weddings

Masa and Michael had a minimalist vegan wedding. You can too.

A minimalist vegan wedding might sound like an oxymoron, and a (hunger-inducing oxymoron at that).

But, bloggers Masa and Michael Ofei have shown the world it is not only possible, but also a beautiful, memorable and delicious way to celebrate the union of two, very uncluttered and environmentally conscious, souls.

“Our journey into minimalism started around three years ago, and we take a simple approach to life,” Masa said. “It’s not only about what you own, or the materialistic things, but also a mindset or philosophy to life. You prioritise what’s important, spend time on activities that are valuable, and are careful with the people you spend time with.”

This philosophy was evident in every aspect of Masa and Michael’s wedding. There were no ‘unnecessaries’ – no bridal party, no professional hair and make-up, no stylists, no live music, no caterers – and the union of the couple was prioritised.

As for the people Masa and Michael had around them? A ‘no partners/no children’ policy maintained the minimalist ideal and ensured the guests in attendance were the exact people Masa and Michael wanted to be there. There were 63 guests in total.

“We aimed to have 50 people – that list expanded as time went on – which wasn’t really our doing, more for our family. ‘If you invite that person, you need these people’ etc. etc.,” Masa said. “The most difficult part was drawing that line. And we did feel guilty abut that at times. We offended a couple of people, and had to explain why partners weren’t invited.”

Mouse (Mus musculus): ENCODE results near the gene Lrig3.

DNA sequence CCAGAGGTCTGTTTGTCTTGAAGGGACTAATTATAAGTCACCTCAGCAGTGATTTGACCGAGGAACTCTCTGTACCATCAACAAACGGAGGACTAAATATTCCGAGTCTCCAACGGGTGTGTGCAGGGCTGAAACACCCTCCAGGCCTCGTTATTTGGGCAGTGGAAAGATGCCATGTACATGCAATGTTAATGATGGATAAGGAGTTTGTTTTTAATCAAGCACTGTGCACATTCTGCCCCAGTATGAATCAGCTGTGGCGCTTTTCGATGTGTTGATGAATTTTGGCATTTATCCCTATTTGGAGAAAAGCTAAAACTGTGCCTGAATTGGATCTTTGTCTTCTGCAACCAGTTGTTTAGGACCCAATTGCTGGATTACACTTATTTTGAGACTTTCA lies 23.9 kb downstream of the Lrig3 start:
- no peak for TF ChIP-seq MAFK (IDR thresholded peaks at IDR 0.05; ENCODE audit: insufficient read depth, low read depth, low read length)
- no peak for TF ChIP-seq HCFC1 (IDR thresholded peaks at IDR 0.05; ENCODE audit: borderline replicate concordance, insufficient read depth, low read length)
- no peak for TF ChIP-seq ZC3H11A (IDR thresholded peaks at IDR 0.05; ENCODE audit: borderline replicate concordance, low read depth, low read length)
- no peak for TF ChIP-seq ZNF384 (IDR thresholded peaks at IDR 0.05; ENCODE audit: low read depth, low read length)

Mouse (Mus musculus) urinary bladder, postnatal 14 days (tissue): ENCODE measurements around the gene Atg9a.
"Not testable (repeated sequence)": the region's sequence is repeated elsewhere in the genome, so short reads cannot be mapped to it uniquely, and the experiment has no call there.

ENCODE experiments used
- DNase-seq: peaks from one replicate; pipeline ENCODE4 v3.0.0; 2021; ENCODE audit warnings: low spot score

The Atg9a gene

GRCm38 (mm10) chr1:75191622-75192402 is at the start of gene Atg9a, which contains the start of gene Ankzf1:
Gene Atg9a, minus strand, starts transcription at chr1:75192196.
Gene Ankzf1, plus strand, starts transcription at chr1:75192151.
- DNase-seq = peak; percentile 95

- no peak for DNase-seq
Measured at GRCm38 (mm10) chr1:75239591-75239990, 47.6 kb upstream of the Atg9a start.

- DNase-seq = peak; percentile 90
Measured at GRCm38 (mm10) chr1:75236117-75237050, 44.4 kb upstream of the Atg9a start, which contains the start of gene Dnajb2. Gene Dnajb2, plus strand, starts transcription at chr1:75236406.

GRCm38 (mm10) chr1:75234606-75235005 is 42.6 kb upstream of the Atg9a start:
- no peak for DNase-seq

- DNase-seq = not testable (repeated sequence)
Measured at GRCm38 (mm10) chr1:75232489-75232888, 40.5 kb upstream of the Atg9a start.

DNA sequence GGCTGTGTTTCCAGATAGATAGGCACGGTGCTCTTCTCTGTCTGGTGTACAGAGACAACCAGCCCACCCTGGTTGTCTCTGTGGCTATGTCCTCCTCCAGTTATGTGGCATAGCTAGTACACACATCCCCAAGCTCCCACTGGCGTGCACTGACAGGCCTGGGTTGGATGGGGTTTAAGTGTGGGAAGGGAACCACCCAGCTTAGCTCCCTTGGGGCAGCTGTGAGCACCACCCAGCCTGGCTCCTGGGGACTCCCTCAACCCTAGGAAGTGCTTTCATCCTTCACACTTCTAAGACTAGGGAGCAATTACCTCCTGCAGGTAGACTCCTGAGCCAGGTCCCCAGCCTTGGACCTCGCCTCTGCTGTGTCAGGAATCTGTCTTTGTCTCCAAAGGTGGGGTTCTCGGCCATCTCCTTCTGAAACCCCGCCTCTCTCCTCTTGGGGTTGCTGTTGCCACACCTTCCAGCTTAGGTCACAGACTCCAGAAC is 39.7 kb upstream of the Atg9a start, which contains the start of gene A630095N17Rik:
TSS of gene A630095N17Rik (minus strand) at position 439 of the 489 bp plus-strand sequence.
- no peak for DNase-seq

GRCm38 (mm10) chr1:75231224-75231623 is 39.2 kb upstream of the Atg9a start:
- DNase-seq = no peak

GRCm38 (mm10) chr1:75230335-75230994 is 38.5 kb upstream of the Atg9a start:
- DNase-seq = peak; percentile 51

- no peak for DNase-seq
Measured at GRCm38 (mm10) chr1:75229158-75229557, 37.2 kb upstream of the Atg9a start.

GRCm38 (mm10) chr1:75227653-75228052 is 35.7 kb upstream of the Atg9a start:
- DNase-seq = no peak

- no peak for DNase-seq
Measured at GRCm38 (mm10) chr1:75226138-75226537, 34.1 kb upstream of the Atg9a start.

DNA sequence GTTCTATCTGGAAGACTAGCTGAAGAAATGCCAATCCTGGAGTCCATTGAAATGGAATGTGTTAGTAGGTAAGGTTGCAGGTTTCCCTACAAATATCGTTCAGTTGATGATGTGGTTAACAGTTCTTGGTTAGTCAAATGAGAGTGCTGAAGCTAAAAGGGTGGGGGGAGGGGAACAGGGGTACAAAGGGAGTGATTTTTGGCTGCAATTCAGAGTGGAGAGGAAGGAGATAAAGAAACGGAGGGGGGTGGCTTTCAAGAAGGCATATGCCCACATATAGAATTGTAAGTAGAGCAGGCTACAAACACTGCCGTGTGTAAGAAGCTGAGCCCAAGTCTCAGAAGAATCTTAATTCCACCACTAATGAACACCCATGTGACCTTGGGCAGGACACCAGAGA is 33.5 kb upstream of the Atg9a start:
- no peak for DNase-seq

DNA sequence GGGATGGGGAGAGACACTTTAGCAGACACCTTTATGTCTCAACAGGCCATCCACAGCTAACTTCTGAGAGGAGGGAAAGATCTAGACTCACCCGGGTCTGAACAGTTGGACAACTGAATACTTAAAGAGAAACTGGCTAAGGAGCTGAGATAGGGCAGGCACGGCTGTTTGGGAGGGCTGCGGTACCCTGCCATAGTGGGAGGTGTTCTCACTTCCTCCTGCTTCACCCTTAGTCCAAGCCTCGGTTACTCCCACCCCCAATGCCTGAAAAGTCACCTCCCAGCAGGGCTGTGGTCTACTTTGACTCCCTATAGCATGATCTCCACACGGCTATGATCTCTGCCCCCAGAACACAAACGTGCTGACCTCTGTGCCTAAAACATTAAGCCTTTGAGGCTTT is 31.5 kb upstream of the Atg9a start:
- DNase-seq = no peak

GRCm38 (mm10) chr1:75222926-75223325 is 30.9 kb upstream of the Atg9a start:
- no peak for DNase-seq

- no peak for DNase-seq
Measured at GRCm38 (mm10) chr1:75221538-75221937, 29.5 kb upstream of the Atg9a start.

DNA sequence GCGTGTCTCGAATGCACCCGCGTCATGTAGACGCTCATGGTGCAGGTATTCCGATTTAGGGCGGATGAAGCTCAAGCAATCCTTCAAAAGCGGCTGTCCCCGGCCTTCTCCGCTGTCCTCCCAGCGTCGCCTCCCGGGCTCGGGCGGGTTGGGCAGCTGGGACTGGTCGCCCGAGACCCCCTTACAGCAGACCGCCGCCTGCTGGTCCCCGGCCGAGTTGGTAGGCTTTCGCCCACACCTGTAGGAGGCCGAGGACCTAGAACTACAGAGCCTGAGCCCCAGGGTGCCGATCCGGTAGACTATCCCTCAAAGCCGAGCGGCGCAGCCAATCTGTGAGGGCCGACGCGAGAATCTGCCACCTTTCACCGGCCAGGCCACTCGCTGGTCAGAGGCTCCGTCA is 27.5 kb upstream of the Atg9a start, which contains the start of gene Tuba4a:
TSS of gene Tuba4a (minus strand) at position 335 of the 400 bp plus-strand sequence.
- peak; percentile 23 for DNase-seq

“Some might think we were arrogant and selfish in deciding on the guest list, but we didn’t want our wedding to become a huge event that didn’t reflect us at all.”

The invitations themselves were also ‘minimalist’. Masa emailed a website link to people, where they could RSVP to the wedding and view photographs after the big day. This kept costs down (the website cost around $100.00) and also avoided the materialism of physical invitations.

Invitations and RSVP to Masa and Michaels's wedding were through a dedicated website. No physical invitations necessary.

For the ceremony and the reception, Masa hunted for a venue that would allow self-catering and was surrounded by nature. A 15-20 minute ceremony (with Masa and Micheal saying their self-written vows) was followed by a buffet dinner with cutlery, plates and wine glasses borrowed from a friend.